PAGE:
As noted in a recent paper, private pre-K is often out of reach for many families. High-quality private pre-K is expensive, with an average annual cost of $8,800, which rivals the cost of tuition at a public university. For a family of four living at the poverty line in 2013 (household income of $23,550 per year), this means that private pre-K for one child is nearly half of total income. Sending two children to private pre-K would leave the family with less than $2,000 for all other expenses for an entire year. The result is clear: higher income families who can afford to send their children to private pre-K often do, while children in lower income and middle class families often can’t attend private pre-K so their children are left out.

We can also put the average cost of private pre-K in the context of annual household spending to make it clearer why many families can’t afford it, as the infographic shows. The U.S. Bureau of Labor Statistics releases average annual expenditure tables using the Consumer Expenditure Survey. Using this we can compare what households in each income quintile spend on typical expenses, such as housing, food, and healthcare, with the average cost of private pre-K. Households with income in the lowest 20 percent (income of $20,262 or less) spend the largest share of their income on housing ($8,771). But if a family in this quintile sent one child to private pre-K at the average cost, it would be the family’s largest expense. As a result, only 7 percent of 4-year-olds in this income quintile are enrolled in private pre-K.[1]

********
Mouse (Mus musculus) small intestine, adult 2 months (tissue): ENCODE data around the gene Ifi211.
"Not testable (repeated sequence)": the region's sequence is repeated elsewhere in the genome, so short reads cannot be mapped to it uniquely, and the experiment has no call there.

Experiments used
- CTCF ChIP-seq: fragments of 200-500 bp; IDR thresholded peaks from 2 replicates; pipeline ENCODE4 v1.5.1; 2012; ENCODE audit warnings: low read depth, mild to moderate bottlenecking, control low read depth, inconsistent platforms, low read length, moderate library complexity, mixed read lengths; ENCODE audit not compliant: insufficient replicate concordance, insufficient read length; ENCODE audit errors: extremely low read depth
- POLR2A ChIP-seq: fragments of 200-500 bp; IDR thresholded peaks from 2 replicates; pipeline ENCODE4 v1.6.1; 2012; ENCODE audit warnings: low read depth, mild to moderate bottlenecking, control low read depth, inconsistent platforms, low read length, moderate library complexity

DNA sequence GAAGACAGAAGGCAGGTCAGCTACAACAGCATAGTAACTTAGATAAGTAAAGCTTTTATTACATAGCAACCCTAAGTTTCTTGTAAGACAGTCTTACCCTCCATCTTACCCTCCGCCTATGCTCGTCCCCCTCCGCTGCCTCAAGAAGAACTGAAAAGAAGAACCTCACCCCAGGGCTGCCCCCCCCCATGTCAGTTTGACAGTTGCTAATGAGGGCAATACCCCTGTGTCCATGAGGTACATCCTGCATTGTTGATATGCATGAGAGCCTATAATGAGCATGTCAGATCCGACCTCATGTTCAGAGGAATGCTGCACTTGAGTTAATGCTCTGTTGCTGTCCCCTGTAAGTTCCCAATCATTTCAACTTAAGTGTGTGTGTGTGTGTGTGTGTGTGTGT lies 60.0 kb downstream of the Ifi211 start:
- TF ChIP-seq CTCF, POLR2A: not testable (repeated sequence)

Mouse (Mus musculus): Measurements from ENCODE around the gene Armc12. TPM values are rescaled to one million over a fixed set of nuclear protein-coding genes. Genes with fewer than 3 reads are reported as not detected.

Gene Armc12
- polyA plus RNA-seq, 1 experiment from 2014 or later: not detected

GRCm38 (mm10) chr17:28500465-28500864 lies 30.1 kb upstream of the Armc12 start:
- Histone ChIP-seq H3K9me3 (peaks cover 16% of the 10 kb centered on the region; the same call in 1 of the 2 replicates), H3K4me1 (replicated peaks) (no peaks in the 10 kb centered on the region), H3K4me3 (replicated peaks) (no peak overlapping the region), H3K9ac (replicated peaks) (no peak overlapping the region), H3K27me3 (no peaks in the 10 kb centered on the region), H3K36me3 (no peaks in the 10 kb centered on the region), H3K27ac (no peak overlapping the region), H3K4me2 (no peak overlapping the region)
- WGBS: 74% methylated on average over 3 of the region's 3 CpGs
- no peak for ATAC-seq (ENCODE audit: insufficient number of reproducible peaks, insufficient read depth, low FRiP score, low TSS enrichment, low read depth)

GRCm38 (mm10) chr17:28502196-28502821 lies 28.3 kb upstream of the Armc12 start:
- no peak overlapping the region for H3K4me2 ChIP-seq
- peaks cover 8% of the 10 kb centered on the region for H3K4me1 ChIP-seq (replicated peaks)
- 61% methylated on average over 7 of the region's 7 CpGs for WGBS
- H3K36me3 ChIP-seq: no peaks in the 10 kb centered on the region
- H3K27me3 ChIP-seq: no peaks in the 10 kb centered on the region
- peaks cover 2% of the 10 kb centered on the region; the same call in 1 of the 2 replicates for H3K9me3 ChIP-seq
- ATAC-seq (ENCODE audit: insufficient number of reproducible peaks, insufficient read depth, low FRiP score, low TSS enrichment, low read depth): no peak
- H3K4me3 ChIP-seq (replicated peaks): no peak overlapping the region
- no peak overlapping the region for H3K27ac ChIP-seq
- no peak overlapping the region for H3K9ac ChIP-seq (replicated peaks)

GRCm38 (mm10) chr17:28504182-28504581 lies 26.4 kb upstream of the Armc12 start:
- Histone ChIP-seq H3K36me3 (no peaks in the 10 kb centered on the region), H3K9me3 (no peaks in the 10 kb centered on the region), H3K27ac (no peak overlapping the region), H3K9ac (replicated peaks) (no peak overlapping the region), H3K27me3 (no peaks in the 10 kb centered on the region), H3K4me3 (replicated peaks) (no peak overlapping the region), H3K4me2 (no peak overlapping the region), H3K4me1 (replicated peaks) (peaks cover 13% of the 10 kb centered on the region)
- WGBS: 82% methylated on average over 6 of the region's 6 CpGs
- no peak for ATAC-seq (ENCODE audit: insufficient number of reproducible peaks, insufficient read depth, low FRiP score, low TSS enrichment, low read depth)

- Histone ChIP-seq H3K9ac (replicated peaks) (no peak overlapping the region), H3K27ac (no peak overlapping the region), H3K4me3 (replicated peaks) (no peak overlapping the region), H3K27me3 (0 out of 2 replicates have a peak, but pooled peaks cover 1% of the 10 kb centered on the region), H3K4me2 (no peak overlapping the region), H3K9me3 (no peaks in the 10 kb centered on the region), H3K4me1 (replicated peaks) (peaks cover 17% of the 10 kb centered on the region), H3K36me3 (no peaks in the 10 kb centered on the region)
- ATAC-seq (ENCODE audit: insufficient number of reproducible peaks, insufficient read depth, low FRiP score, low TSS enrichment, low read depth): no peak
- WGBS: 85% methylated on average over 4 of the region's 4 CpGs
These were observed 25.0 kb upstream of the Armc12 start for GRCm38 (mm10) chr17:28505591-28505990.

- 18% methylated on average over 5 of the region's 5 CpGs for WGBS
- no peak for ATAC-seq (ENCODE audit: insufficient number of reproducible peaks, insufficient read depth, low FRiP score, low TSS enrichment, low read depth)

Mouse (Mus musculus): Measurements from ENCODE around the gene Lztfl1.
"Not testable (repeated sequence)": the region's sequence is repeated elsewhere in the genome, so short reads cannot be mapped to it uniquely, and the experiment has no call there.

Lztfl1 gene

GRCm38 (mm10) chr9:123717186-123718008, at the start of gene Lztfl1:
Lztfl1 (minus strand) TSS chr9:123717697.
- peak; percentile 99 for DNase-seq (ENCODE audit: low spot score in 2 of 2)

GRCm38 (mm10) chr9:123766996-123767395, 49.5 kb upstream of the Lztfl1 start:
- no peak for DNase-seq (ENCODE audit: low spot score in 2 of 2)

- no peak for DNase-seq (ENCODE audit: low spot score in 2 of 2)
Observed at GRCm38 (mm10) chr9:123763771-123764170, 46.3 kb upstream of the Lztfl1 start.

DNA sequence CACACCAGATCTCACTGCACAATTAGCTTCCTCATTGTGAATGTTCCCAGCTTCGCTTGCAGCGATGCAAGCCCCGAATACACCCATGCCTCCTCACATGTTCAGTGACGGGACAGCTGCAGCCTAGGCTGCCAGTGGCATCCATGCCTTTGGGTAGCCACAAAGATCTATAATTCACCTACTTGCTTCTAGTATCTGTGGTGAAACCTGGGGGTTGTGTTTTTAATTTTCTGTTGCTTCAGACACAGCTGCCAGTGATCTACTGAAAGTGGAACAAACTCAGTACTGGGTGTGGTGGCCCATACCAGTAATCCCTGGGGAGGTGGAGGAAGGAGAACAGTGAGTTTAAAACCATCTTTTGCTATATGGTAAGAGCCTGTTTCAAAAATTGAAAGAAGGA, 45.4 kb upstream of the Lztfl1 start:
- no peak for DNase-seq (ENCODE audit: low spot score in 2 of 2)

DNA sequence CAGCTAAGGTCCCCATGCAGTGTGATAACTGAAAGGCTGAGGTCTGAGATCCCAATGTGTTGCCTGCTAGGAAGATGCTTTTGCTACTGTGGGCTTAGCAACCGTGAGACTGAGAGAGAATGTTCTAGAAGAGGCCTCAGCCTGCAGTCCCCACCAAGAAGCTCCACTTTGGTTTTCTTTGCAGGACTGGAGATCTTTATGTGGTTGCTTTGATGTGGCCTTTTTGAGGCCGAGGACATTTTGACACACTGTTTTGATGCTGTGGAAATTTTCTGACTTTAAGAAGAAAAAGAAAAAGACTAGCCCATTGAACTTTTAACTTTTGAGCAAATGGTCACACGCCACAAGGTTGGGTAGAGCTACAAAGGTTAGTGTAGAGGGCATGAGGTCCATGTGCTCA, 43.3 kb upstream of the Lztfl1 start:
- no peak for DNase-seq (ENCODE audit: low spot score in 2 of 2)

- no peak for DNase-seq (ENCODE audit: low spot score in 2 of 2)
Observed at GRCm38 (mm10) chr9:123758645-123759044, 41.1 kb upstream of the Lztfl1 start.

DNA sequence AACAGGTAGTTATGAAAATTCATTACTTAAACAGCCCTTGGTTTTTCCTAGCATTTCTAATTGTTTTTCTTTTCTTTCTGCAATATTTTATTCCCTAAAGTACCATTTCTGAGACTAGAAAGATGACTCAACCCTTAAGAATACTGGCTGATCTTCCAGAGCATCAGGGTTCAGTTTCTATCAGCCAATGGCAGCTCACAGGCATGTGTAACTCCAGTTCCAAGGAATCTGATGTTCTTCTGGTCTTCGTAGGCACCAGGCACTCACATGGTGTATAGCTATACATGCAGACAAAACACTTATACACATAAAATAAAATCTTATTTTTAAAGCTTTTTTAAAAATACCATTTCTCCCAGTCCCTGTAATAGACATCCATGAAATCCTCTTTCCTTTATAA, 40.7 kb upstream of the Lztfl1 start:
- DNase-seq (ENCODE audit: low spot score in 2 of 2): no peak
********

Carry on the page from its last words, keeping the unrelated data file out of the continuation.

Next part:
Private pre-K is also hard to afford for middle class families, resulting in only 21 percent of 4-year-olds in this quintile are enrolled in a private pre-K program. This is partly because the average cost of high-quality private pre-K would be the second largest expense for a family in the middle quintile (income between $38,521 and $62.434). Comparatively, the average cost of sending one child to private high quality pre-K would be the fourth largest expenditure for families with income from $101,583 and up. This is much more manageable for higher income families, so it’s no surprise 60 percent of 4-year-olds in this quintile are enrolled in private pre-K.[2]

The high cost of high quality private pre-K is prohibitive for many working and middle class families. While higher income families can and often do send their children to private pre-K, working and middle class family budgets are already strained and many families simply cannot afford to send their children to private pre-K.[3] As the paper notes, there is often not enough high-quality publicly funded pre-K for all the children who can’t go to private pre-K, so many children are left out altogether. Increasing the supply of publicly funded pre-K would help alleviate the financial burden of pre-K for many families.


[1.] Barnett, W.S. & Nores, M. (2012). Estimated Participation and Hours in Early Care and Education by Type of Arrangement and Income at Ages 2 to 4 in 2010. New Brunswick, NJ: NIEER.
[2.] Ibid.
[3.] Ibid.